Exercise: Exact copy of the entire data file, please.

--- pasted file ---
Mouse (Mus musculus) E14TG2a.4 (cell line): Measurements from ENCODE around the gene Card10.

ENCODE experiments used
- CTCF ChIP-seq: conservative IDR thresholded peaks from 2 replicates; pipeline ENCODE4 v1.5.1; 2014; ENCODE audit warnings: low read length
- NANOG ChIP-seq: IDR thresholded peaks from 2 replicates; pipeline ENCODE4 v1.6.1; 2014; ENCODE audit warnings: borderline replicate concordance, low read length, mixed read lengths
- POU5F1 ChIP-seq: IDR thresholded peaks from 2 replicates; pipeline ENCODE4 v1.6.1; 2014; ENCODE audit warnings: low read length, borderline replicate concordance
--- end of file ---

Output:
Mouse (Mus musculus) E14TG2a.4 (cell line): Measurements from ENCODE around the gene Card10.

ENCODE experiments used
- CTCF ChIP-seq: conservative IDR thresholded peaks from 2 replicates; pipeline ENCODE4 v1.5.1; 2014; ENCODE audit warnings: low read length
- NANOG ChIP-seq: IDR thresholded peaks from 2 replicates; pipeline ENCODE4 v1.6.1; 2014; ENCODE audit warnings: borderline replicate concordance, low read length, mixed read lengths
- POU5F1 ChIP-seq: IDR thresholded peaks from 2 replicates; pipeline ENCODE4 v1.6.1; 2014; ENCODE audit warnings: low read length, borderline replicate concordance